The fast track

Jackson wouldn’t have signed the contract if that were a problem, and he seemed to be willing to accept a secondary role. When he last played for the Eagles in 2013, he had 41 more targets than the next player. He wasn’t the most targeted receiver with the Redskins or Buccaneers, but with Jeffery, Agholor and tight ends Zach Ertz and Dallas Goedert, Jackson will likely have to wait to see the ball more than ever in his career.

He said that he spoke with Roseman vaguely about his role, but he can’t talk football with coach Doug Pederson and his staff for another month.

“I’m just ready to get back and add to what they already have,” Jackson said. “It’s not really much they need.”

They need speed, particularly on the outside. There still aren’t many receivers who are faster. The NFL’s next-generation statistics aren’t exactly scientific, but Jackson was clocked at 21.48 m.p.h. once as a ballcarrier, the 18th-fastest speed in the NFL last season. In 2016, he hit 22.6 m.p.h., second only to the Chiefs’ Tyreek Hill (23.24 and 22.77).

Jackson claims that he’s as fast as ever and credits his 25-year training relationship with track coach Gary Cablayan.

“Everybody used to always give me a hard time – ‘You never really lift weights,’” Jackson said. “I would lift enough, but instead of lifting weights I’m standing on a track field. I kind of look at it as an Olympian track runner. That’s how I’ve been able to keep my speed.”

He led the NFL in yards per catch (18.9 average) for the fourth time last year. Most of the yards came through the air, but Jackson’s career yards-after-catch average (5.6) is respectable, especially compared with his contemporaries of similar skill, like Mike Wallace (4.7) and Smith (4.6).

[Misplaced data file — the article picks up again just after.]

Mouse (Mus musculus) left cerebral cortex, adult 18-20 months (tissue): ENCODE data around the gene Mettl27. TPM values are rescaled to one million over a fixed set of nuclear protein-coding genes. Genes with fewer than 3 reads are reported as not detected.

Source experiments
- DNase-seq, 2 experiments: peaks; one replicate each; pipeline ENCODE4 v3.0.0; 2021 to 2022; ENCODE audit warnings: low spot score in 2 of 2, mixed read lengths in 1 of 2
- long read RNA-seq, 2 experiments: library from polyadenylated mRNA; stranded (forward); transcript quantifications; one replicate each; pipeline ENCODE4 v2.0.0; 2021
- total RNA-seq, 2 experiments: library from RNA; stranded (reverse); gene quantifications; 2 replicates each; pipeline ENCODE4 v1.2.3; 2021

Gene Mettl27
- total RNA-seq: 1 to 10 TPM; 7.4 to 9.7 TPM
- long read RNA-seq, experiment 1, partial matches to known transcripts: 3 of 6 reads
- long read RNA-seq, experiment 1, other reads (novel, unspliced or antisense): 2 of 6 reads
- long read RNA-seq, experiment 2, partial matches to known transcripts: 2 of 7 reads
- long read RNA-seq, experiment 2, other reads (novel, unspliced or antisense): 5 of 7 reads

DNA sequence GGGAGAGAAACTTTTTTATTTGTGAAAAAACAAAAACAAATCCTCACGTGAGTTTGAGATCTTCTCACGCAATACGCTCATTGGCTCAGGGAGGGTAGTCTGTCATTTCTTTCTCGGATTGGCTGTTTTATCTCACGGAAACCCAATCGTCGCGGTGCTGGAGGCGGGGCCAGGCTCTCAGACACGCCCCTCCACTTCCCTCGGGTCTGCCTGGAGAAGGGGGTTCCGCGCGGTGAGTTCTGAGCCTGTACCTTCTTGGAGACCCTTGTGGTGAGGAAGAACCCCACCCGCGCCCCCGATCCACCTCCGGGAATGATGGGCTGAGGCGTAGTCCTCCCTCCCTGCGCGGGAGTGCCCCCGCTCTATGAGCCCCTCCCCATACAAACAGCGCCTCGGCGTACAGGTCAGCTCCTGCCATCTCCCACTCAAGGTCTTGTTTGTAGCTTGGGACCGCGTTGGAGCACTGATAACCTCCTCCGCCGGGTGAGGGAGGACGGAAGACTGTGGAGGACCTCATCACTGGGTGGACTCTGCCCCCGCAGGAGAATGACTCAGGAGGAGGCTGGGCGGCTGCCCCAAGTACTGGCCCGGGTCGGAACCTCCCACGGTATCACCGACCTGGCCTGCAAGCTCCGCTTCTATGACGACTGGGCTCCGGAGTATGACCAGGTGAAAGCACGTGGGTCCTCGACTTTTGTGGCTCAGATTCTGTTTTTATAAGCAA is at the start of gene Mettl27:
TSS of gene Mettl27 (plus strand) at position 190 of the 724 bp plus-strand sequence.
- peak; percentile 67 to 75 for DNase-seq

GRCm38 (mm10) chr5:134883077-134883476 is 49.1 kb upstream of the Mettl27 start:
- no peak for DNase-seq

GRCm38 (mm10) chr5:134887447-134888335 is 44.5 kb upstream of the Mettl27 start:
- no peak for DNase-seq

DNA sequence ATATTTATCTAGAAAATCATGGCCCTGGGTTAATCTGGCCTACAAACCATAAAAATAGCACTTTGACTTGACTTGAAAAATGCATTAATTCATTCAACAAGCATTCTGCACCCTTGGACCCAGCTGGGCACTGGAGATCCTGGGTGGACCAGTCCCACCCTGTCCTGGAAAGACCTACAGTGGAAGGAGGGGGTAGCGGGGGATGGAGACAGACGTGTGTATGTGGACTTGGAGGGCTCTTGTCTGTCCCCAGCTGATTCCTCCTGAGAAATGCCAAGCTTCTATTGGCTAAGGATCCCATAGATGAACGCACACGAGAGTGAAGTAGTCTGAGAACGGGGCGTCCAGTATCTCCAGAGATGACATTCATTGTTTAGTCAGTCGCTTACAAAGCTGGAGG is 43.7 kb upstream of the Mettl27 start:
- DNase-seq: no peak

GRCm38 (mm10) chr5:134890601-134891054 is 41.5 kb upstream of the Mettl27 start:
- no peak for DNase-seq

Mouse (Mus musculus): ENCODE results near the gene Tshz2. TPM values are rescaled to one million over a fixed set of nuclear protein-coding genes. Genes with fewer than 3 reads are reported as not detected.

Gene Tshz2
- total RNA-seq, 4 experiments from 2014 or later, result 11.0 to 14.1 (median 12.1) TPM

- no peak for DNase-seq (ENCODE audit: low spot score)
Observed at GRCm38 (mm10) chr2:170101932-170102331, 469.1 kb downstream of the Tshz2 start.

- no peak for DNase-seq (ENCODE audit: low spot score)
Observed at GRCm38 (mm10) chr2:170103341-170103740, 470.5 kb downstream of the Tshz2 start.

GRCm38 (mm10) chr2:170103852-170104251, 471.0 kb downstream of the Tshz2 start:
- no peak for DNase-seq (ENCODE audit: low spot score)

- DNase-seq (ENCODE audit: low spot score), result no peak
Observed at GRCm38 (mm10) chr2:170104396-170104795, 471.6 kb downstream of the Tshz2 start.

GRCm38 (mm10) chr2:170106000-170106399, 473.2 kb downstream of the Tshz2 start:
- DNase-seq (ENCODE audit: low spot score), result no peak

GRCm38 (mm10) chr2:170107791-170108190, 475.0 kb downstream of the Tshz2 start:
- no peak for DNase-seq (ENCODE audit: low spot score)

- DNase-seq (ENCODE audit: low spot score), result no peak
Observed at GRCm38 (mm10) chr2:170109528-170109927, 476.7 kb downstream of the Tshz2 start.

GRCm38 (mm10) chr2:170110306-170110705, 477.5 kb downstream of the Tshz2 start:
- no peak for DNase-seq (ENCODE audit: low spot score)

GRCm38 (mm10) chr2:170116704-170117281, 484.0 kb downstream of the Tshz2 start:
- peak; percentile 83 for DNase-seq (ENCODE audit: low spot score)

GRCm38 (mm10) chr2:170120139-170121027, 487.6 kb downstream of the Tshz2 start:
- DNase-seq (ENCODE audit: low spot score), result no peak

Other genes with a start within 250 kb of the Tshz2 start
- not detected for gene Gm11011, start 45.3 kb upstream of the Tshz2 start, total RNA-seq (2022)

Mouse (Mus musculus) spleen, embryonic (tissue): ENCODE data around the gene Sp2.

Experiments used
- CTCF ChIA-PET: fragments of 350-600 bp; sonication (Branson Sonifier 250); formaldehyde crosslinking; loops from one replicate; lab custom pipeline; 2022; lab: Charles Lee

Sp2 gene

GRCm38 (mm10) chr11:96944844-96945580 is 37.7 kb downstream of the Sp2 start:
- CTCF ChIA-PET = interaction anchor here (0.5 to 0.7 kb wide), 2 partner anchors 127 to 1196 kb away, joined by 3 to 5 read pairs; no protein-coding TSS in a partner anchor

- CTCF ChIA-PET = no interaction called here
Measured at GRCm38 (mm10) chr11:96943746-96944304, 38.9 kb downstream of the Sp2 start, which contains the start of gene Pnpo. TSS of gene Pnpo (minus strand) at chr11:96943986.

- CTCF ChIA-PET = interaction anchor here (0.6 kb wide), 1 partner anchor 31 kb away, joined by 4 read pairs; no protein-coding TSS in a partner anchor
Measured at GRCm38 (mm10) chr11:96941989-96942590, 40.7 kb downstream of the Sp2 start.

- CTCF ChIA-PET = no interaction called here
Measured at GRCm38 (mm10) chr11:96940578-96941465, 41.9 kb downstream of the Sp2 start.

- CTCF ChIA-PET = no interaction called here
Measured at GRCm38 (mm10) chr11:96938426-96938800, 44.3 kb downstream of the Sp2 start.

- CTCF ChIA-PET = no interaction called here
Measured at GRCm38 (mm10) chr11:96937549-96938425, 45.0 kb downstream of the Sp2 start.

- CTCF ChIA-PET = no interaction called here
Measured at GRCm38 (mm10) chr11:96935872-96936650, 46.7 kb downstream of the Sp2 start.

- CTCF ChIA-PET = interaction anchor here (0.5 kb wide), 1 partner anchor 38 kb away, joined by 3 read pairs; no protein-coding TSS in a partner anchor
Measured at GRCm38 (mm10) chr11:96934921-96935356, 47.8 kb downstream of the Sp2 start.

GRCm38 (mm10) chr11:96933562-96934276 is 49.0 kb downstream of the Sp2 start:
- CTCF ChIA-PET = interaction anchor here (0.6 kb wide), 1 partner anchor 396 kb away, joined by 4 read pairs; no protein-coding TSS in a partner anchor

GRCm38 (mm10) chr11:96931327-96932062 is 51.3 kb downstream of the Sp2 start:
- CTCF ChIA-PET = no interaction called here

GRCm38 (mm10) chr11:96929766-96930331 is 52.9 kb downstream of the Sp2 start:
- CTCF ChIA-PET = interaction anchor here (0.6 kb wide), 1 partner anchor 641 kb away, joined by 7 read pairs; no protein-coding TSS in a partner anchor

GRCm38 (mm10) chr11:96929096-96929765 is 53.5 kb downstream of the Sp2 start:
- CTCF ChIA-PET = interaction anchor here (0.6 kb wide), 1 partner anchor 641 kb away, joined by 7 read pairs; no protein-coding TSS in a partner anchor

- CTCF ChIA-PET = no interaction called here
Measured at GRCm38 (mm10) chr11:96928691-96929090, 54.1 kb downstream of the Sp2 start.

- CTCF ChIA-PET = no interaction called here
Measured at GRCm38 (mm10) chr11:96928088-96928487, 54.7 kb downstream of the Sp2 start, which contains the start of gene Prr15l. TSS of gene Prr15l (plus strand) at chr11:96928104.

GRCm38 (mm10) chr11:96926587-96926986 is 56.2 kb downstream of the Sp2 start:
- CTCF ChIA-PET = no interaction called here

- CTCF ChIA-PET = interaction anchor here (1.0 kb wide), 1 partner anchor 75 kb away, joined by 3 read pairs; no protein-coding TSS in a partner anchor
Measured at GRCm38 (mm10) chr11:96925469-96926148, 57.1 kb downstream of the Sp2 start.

Jackson’s third-down and red-zone numbers, however, aren’t as impressive. Only 20.9 percent of his receptions have been on third down and only 5.8 percent in the red zone, which pale in comparison with Wallace (23.4 and 9.1) and Smith (27.6 and 9.7).

He had a strong postseason debut and averaged 3.7 catches for 69 yards and scored a touchdown in three games in 2008. But in four games since he has averaged only 2.5 catches for 32.8 yards and scored one touchdown.

There are many variables to consider when qualifying Jackson’s performance over the years. He can’t possibly be held responsible for playing on losing teams for most of his last eight seasons. He has played with eight different starting quarterbacks over that span.

Carson Wentz may be the best quarterback he will play with in his career. But they will likey face an assimilation period. How will Jackson respond if they have difficulty developing chemistry?

A lot to prove